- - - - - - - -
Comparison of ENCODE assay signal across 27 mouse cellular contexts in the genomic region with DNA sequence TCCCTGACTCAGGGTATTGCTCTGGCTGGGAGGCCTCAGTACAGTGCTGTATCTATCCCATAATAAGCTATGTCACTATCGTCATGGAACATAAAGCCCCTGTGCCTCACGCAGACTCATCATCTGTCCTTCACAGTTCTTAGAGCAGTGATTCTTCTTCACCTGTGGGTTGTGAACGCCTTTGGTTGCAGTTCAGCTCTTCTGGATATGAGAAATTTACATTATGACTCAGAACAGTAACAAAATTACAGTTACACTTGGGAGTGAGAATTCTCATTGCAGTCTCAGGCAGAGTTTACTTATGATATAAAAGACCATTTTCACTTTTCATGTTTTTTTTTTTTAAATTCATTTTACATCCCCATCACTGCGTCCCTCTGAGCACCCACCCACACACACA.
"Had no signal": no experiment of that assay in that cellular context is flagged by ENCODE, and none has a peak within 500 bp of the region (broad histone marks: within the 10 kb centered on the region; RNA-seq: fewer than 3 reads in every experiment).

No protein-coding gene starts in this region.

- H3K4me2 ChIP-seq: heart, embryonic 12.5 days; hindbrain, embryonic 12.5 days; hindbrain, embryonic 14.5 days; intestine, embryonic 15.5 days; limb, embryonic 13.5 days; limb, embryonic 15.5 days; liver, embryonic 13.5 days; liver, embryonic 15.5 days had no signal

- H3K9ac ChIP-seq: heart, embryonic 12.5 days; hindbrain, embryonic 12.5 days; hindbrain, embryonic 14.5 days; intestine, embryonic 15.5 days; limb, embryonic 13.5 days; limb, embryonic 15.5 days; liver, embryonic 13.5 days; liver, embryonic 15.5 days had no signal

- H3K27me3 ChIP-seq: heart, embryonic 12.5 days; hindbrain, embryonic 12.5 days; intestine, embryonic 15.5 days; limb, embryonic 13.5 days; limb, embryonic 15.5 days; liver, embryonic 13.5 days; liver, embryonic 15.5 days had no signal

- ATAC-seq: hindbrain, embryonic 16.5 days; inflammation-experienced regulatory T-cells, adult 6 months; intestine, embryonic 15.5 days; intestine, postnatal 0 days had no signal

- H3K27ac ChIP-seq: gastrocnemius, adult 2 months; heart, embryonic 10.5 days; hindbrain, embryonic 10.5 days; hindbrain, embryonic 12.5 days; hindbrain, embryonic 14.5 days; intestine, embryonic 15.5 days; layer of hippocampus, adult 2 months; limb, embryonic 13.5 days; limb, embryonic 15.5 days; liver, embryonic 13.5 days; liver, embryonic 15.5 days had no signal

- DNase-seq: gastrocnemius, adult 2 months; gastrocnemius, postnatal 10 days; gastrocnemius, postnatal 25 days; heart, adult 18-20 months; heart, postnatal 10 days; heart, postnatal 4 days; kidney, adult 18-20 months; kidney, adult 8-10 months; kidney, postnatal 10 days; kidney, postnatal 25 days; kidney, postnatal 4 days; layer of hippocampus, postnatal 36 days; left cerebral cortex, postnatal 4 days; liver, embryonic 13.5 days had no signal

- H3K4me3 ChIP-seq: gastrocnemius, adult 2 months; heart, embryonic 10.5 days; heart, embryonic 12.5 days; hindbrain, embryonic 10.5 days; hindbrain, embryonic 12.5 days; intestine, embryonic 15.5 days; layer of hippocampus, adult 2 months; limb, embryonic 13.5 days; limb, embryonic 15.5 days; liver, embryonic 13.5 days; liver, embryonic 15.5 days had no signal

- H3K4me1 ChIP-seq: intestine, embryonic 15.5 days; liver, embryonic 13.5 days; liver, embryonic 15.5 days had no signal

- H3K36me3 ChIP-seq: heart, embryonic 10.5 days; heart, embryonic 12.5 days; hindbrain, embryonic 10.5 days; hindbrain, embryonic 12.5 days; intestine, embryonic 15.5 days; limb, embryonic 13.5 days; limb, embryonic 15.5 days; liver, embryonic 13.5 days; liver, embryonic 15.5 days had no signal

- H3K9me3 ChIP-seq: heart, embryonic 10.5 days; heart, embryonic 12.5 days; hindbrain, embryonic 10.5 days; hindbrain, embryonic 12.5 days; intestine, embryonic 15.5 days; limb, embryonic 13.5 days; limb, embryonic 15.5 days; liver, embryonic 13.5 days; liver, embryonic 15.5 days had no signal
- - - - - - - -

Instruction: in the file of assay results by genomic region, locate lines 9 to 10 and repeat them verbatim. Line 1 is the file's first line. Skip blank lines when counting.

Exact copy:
- DNase-seq: gastrocnemius, adult 2 months; gastrocnemius, postnatal 10 days; gastrocnemius, postnatal 25 days; heart, adult 18-20 months; heart, postnatal 10 days; heart, postnatal 4 days; kidney, adult 18-20 months; kidney, adult 8-10 months; kidney, postnatal 10 days; kidney, postnatal 25 days; kidney, postnatal 4 days; layer of hippocampus, postnatal 36 days; left cerebral cortex, postnatal 4 days; liver, embryonic 13.5 days had no signal

- H3K4me3 ChIP-seq: gastrocnemius, adult 2 months; heart, embryonic 10.5 days; heart, embryonic 12.5 days; hindbrain, embryonic 10.5 days; hindbrain, embryonic 12.5 days; intestine, embryonic 15.5 days; layer of hippocampus, adult 2 months; limb, embryonic 13.5 days; limb, embryonic 15.5 days; liver, embryonic 13.5 days; liver, embryonic 15.5 days had no signal